Article
Dynamic Asymmetric Leverage in Stochastic Volatility Models
Soka University, Edo, Tokyo, Japan
Econometric Reviews (Impact Factor: 1.19). 07/2005; 24(3):317332. DOI: 10.1080/07474930500243035 Source: RePEc
ABSTRACT
In the class of stochastic volatility (SV) models, leverage effects are typically specified through the direct correlation between the innovations in both returns and volatility, resulting in the dynamic leverage (DL) model. Recently, two asymmetric SV models based on threshold effects have been proposed in the literature. As such models consider only the sign of the previous return and neglect its magnitude, this paper proposes a dynamic asymmetric leverage (DAL) model that accommodates the direct correlation as well as the sign and magnitude of the threshold effects. A special case of the DAL model with zero direct correlation between the innovations is the asymmetric leverage (AL) model. The dynamic asymmetric leverage models are estimated by the Monte Carlo likelihood (MCL) method. Monte Carlo experiments are presented to examine the finite sample properties of the estimator. For a sample size of T = 2000 with 500 replications, the sample means, standard deviations, and root mean squared errors of the MCL estimators indicate only a small finite sample bias. The empirical estimates for S&P 500 and TOPIX financial returns, and USD/AUD and YEN/USD exchange rates, indicate that the DAL class, including the DL and AL models, is generally superior to threshold SV models with respect to AIC and BIC, with AL typically providing the best fit to the data.

 "where k is a parameter vector of length q k and explanatory variable vector v k,t is of length q k . This term is used in the S&P 500 analysis of Section 5.1 for modelling the leverage e↵ect using asymmetric stochastic volatility (see for example Asai and McAleer, 2005; Omori et al., 2007 "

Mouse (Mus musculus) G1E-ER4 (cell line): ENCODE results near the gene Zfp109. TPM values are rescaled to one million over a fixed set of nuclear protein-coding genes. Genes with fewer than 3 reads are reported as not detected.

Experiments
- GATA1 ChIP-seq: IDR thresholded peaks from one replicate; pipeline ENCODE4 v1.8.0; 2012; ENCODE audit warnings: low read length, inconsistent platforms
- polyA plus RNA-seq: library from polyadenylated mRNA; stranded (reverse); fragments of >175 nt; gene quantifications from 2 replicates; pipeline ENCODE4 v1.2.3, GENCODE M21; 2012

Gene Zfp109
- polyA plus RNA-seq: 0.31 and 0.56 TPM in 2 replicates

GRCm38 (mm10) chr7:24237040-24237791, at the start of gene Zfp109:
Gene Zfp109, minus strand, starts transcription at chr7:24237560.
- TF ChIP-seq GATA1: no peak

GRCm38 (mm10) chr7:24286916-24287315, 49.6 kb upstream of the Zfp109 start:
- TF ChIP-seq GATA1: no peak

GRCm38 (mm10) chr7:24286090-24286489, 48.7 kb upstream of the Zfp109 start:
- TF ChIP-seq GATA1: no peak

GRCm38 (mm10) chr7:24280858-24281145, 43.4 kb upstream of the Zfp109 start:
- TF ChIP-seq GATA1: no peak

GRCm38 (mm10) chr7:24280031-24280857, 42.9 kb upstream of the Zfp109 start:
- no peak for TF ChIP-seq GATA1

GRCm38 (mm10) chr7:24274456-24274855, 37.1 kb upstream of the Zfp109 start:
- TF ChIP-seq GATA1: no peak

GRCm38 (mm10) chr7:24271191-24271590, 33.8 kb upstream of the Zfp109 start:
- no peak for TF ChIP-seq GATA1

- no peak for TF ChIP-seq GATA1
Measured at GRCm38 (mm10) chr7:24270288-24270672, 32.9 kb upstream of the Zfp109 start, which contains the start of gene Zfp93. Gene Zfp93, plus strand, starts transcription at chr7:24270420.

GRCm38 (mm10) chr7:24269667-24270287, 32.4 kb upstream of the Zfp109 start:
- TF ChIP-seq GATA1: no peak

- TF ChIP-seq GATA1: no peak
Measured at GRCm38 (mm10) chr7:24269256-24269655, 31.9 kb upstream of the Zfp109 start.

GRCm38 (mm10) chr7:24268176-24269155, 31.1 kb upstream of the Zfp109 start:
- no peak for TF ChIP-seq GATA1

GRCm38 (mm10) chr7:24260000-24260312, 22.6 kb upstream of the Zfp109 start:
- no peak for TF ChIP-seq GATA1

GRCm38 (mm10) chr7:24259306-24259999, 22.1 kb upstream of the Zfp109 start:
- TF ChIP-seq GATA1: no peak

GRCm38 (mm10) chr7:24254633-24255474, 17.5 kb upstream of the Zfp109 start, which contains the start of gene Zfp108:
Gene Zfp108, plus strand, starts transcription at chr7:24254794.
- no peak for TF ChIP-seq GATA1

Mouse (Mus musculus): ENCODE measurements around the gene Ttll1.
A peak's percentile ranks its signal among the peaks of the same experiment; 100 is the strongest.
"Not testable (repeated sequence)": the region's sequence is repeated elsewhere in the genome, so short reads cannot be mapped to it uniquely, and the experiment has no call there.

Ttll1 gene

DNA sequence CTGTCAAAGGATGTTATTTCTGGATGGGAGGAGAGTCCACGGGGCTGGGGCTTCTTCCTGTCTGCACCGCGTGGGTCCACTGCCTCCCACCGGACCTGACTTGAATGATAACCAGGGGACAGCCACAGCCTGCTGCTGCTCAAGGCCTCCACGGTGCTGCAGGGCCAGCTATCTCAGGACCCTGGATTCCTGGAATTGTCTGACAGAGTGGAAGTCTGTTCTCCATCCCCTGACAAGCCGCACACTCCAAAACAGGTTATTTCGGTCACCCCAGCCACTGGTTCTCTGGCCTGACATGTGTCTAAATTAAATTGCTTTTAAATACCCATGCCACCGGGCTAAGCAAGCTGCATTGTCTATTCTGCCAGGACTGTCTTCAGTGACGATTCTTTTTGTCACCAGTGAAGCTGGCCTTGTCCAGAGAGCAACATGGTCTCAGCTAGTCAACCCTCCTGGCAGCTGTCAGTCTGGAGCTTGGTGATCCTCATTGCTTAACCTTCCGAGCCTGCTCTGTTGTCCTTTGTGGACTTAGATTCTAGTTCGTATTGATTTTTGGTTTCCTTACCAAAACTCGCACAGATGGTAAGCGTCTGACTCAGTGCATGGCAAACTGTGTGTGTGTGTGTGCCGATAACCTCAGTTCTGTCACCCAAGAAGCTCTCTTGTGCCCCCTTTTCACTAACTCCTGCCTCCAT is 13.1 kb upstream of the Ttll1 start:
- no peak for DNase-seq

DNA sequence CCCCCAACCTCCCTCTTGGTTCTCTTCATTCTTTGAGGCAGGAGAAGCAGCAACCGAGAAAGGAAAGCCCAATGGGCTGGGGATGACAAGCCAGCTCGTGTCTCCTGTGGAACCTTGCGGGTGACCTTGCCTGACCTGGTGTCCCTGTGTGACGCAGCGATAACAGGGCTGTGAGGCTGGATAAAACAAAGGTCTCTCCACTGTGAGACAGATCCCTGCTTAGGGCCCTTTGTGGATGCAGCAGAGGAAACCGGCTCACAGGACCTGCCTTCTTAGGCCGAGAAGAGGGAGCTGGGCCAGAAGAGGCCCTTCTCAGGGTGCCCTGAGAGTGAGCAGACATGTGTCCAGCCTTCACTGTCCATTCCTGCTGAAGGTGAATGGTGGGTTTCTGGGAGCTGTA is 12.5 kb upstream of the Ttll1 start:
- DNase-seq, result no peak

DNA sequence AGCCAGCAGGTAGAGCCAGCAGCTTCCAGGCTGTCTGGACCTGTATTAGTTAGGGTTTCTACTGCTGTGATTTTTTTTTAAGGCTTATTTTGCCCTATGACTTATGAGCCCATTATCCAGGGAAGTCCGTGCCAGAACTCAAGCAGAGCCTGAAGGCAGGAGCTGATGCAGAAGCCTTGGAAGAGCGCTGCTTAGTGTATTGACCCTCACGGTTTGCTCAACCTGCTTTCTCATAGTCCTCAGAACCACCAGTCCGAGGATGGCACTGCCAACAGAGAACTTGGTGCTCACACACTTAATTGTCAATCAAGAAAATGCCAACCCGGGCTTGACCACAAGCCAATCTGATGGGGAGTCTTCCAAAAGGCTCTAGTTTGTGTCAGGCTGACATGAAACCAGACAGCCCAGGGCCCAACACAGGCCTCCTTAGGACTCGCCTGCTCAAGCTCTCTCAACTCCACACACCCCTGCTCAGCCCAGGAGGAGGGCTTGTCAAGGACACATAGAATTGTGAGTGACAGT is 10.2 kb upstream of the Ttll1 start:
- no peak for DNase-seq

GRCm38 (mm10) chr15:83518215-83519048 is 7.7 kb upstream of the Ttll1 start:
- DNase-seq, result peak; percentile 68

Technical Report: Beyond location and dispersion models: The Generalized Structural Time Series Model with Applications
[Show abstract] [Hide abstract]
ABSTRACT: In many settings of empirical interest, time variation in the distribution parameters is important for capturing the dynamic behaviour of time series processes. Although the fitting of heavy tail distributions has become easier due to computational advances, the joint and explicit modelling of timevarying conditional skewness and kurtosis is a challenging task. We propose a class of parameterdriven time series models referred to as the generalized structural time series (GEST) model. The GEST model extends Gaussian structural time series models by a) allowing the distribution of the dependent variable to come from any parametric distribution, including highly skewed and kurtotic distributions (and mixed distributions) and b) expanding the systematic part of parameterdriven time series models to allow the joint and explicit modelling of all the distribution parameters as structural terms and (smoothed) functions of independent variables. The paper makes an applied contribution in the development of a fast local estimation algorithm for the evaluation of a penalised likelihood function to update the distribution parameters over time without the need for evaluation of a highdimensional integral based on simulation methods.